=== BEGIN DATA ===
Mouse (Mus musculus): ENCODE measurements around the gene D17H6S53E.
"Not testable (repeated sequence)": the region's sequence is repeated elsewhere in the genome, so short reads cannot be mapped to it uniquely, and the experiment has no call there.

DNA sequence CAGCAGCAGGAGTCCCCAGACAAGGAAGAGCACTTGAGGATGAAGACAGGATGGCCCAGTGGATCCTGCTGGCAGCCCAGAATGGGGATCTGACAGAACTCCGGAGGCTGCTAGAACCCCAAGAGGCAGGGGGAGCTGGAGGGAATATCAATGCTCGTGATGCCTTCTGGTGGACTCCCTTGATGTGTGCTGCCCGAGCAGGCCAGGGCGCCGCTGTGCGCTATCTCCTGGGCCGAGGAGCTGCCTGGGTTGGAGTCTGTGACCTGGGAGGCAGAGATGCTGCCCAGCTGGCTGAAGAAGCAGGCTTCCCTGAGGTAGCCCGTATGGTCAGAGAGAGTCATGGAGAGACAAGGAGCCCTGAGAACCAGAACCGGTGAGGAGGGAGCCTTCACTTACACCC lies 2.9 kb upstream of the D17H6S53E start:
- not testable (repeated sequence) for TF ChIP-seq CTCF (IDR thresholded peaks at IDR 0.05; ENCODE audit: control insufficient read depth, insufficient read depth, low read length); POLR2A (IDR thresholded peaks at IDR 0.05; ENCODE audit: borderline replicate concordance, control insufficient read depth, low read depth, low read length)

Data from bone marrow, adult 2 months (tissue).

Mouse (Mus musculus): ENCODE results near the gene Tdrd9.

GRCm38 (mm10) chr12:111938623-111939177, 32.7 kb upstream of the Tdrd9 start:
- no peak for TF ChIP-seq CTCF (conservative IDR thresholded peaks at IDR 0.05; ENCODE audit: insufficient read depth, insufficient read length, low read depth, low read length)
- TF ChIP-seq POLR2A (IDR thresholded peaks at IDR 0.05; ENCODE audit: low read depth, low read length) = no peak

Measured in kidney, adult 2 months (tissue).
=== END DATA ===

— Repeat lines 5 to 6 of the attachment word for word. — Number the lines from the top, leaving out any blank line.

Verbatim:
Data from bone marrow, adult 2 months (tissue).

Mouse (Mus musculus): ENCODE results near the gene Tdrd9.